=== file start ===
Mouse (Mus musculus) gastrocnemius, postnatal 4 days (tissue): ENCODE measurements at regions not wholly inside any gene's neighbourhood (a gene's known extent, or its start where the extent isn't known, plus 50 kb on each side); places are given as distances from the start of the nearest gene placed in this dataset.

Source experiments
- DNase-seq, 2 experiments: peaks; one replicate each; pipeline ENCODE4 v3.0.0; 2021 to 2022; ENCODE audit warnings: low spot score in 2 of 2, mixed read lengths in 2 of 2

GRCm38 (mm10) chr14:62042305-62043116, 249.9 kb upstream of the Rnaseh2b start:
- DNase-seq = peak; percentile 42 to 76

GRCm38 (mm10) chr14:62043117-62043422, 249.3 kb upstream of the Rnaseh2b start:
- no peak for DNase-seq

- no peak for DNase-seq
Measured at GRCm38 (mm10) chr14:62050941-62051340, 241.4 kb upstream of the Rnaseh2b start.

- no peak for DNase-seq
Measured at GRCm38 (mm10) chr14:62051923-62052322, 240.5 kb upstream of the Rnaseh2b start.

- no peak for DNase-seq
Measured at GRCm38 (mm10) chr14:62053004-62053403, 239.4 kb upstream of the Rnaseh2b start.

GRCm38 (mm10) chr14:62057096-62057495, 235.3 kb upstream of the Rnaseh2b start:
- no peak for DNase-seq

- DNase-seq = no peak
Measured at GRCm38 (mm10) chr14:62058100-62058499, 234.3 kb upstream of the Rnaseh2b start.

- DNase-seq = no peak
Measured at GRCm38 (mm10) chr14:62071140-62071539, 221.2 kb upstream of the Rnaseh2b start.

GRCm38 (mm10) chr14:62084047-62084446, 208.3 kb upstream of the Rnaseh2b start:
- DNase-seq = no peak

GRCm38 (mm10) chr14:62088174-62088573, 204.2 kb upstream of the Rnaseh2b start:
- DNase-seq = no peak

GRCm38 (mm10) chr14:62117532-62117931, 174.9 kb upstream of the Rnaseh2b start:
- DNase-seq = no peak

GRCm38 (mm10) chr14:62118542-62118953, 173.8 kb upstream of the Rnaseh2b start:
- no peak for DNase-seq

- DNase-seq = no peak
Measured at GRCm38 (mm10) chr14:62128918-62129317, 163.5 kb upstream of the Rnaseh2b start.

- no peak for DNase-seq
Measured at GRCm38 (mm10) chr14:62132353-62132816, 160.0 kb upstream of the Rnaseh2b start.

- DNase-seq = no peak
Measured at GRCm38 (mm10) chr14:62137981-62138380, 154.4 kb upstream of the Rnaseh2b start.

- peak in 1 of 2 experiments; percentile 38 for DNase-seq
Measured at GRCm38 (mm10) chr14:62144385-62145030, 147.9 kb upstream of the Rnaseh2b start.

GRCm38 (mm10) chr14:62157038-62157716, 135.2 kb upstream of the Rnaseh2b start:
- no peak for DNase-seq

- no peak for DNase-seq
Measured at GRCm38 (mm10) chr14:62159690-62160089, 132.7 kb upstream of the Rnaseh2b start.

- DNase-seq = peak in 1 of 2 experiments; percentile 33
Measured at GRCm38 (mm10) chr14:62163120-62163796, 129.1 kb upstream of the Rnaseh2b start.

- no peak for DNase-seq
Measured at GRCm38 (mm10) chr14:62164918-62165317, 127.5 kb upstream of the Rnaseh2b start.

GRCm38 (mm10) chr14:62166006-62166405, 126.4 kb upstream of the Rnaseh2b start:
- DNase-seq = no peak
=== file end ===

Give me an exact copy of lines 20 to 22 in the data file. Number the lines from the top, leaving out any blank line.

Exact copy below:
GRCm38 (mm10) chr14:62084047-62084446, 208.3 kb upstream of the Rnaseh2b start:
- DNase-seq = no peak

GRCm38 (mm10) chr14:62088174-62088573, 204.2 kb upstream of the Rnaseh2b start: